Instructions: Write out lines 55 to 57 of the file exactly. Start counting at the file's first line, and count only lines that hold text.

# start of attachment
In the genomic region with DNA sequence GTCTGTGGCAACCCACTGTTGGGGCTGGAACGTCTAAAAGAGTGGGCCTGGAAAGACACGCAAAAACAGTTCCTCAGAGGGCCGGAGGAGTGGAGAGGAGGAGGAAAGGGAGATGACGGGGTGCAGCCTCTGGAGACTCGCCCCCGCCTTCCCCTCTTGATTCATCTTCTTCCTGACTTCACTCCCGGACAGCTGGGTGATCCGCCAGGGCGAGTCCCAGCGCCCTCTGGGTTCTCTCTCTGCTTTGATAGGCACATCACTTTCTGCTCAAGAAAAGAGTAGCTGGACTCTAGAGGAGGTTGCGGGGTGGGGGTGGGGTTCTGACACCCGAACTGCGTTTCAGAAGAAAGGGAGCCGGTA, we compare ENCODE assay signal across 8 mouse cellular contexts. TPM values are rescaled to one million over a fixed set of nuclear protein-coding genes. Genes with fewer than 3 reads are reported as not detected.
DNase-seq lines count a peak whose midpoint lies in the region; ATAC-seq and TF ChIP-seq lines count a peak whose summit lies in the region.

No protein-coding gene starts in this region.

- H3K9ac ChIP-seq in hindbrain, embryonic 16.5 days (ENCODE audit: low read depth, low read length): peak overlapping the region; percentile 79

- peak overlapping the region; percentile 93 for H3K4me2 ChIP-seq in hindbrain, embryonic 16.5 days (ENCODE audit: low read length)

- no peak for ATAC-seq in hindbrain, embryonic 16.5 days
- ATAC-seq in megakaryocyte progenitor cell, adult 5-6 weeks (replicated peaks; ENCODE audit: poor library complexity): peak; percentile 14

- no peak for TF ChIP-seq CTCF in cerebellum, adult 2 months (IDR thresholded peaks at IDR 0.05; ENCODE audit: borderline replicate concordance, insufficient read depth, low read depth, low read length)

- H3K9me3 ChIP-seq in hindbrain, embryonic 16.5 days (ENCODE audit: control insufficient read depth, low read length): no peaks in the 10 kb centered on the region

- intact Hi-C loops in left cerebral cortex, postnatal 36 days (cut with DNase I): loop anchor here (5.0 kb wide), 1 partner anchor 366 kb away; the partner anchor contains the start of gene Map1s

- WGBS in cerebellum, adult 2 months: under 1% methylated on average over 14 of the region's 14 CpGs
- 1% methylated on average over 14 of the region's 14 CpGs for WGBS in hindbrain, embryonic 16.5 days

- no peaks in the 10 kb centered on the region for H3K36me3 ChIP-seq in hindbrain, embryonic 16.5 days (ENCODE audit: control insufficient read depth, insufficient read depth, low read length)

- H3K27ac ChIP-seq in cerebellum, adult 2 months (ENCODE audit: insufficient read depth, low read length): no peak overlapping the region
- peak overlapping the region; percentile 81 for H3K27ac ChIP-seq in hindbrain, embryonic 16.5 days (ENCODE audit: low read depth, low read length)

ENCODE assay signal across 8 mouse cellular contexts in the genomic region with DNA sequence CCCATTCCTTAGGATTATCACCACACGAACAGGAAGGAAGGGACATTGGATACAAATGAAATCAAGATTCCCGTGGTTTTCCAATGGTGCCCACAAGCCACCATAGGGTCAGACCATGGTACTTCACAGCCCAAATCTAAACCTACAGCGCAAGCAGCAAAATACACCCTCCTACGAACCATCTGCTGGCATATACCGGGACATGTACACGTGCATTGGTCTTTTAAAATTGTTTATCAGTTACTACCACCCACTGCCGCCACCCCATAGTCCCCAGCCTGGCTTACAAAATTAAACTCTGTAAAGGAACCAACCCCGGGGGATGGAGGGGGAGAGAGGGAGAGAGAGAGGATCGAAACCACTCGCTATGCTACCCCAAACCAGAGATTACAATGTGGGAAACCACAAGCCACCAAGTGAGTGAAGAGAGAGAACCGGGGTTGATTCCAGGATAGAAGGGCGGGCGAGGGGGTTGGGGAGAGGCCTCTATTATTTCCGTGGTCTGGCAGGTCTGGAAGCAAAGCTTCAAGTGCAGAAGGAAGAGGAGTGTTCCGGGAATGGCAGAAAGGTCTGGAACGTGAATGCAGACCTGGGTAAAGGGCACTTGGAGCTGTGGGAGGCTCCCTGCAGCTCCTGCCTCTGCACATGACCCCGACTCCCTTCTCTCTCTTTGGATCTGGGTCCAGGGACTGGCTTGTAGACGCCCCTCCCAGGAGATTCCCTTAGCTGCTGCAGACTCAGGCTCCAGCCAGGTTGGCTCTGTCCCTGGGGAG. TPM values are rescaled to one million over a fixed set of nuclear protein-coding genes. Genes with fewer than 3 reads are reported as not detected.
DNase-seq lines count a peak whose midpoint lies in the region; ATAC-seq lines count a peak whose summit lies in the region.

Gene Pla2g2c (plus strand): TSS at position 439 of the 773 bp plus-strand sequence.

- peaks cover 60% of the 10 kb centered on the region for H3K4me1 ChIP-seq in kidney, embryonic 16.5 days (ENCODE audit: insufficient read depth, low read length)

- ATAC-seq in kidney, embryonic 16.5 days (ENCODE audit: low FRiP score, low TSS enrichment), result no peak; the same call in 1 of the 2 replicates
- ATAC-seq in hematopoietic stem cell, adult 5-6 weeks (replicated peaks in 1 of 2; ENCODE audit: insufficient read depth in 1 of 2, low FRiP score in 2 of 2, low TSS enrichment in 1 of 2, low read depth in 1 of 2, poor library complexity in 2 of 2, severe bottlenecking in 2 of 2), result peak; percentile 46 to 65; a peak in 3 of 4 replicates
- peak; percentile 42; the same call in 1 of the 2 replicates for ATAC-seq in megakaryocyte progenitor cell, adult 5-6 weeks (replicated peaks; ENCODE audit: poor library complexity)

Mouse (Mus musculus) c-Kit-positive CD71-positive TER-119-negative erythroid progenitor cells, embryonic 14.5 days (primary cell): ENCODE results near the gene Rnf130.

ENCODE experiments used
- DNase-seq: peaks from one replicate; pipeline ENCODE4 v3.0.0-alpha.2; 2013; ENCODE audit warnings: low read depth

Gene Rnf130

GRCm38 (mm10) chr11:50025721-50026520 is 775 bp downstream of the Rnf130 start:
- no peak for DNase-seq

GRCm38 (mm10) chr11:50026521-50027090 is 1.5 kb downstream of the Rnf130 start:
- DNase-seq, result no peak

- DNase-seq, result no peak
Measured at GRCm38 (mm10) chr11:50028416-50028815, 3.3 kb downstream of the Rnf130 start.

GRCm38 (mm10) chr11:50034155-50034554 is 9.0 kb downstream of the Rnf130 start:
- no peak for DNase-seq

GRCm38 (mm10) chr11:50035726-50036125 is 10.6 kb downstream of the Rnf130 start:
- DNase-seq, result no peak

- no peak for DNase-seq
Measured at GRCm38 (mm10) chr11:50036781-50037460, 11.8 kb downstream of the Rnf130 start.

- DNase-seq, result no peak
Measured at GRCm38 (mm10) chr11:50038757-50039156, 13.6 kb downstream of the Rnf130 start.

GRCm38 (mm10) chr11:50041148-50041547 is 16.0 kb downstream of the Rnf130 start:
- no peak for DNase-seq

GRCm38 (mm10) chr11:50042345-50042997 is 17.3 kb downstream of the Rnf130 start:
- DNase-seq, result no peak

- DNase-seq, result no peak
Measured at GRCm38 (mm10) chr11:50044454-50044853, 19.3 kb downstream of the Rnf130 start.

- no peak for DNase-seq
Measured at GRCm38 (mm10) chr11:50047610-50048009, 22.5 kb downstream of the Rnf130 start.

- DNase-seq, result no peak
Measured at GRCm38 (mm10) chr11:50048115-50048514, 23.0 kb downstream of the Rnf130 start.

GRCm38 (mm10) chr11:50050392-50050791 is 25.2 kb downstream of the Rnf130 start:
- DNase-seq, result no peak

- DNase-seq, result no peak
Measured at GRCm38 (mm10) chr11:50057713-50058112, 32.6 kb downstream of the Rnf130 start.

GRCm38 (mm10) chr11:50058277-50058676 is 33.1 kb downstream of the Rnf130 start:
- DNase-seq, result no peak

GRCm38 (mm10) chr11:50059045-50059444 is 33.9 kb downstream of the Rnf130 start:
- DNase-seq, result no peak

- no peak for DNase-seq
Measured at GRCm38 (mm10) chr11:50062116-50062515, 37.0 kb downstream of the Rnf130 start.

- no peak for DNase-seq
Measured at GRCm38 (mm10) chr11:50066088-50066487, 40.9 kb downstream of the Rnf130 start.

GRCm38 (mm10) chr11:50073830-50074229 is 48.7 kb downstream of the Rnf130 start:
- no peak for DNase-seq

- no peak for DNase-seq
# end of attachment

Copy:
GRCm38 (mm10) chr11:50058277-50058676 is 33.1 kb downstream of the Rnf130 start:
- DNase-seq, result no peak

GRCm38 (mm10) chr11:50059045-50059444 is 33.9 kb downstream of the Rnf130 start: